Whether it’s just a thought, pre-seed, finding the first LOIs, friends and family, angel-talk or looking for Series A, seed or anything in-between. No idea is too early.
It’s never too early to reach out, but it can be too late. We don’t see divisions between angel, seed and pre-seed — we’re interested across the board and find that founders’ needs are the same early on. In fact, most of our companies came to us when they were a couple people and an idea, having raised no capital before they met us. So, even if you don’t think you’re ready, we’d still like to get to know you. Maybe we can even help in the meantime.
Of course not. While we’re usually the first money in, we’ve worked with a number of teams that raised a small friends and family round before coming to us. That said, if you’ve already raised more than a few million dollars, we’re probably not a fit.
Unfortunately, we’re named First Round for a reason. If you’re raising your second, third or fourth round, consider one of the great VCs on this list of peer-ranked firms.
No. We don’t think VCs predict the future — founders do. And we look to founders to teach us what’s next. All of our companies have one thing in common — we met the founders when they were just starting out.
Yes, our investments tend to cluster around enterprise, consumer, hardware and healthcare. That’s not where our curiosity ends. If you’re building something different, we still want to hear from you and learn about the vision of the future you have in mind.
The biggest factor in our decision-making is always the founding team. How innovative, resourceful and resilient are you? What’s your superpower? Why are you going to be the ones to prevail where others won’t? What in your history shows that you thrive off the beaten path? Of course, we evaluate product and market too, but to be honest, we mostly look at that to evaluate the strength of founders too. Looking at what you’ve done already for this company — and before in your career — gives us a record of hundreds if not thousands of decisions you’ve made to get you where you are today. And that’s what success lives or dies on in this industry: the ability for founders to make really quick, good decisions. We want to understand how you do it, and we give that a lot of weight.
Above all, we look for compelling and contrarian insight into how the world works. What do you understand about a market or a need that no one else does — that other companies in the space get wrong? And why is your company the most likely to win at addressing this gap?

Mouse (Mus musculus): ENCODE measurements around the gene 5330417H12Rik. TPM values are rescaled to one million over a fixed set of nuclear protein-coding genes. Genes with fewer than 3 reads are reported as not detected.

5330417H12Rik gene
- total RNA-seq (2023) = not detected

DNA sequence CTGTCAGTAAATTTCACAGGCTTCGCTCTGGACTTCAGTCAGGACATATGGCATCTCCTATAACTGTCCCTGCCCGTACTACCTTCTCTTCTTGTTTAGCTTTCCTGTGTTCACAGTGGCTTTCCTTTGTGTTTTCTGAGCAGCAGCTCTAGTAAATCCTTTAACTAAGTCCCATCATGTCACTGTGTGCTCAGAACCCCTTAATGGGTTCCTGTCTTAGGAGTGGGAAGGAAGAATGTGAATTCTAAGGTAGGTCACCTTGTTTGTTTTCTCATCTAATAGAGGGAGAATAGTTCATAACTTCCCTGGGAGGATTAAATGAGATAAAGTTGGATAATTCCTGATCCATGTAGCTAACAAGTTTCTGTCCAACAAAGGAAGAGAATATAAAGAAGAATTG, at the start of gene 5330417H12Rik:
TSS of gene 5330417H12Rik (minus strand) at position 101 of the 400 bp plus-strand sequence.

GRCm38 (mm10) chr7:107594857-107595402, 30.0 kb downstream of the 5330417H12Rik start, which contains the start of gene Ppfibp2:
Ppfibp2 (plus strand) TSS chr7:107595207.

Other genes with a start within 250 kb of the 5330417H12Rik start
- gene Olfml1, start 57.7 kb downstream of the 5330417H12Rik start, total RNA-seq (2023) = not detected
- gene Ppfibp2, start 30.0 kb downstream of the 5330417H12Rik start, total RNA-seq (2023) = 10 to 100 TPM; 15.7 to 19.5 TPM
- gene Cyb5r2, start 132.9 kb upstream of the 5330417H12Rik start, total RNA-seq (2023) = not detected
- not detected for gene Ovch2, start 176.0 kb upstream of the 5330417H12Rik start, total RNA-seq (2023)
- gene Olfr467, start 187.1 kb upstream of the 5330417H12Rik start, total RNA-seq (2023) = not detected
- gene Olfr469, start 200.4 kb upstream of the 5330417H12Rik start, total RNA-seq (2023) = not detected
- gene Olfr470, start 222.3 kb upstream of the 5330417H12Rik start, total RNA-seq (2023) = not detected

Second, if you have a product in market, a small group of passionate early customers is a strong indicator for us. Several years ago, we heard a handful of our founders raving about a new business intelligence tool called Looker. We reached out to the company and invested. If there are people using your product or service who wouldn’t know what to do without you, we want to hear about it. That’s one of the strongest data points you can offer. As an extension of this, we want to see creative thinking around go-to-market strategy as well as product. The best startups take both seriously.
Third, we take a close look at the market you’re going after. Let’s say you win the whole thing. Is the prize worth winning? The game is long and hard, and some markets are more rewarding than others. SaaS companies have a different range of opportunities than on-premise software makers. First-party retailers are valued very differently from third-party ecommerce sites. To mix our metaphors, before a founder starts building their castle, they have to make sure they’ve picked the right piece of land.
Building an enduring company is ridiculously hard. You have to overcome inertia, have an unbelievable amount of conviction, and be willing to drive through brick walls. You can’t wait for someone to hand you a roadmap. You can’t even wait for a roadmap to come into focus. You have to be able to draw it yourself and execute at the same time. This is an exceedingly rare set of skills — and it’s what we seek to find in every founder conversation we have.
That’s number one. Then there’s all the typical stuff: integrity, credibility, market understanding, learning ability, etc. But there are a few other things we haven’t seen written about or discussed to death that end up mattering a lot:
Yes! While we have large concentrations of investments in Europe, we are interested in companies in Israel, Colombia, US and Canada.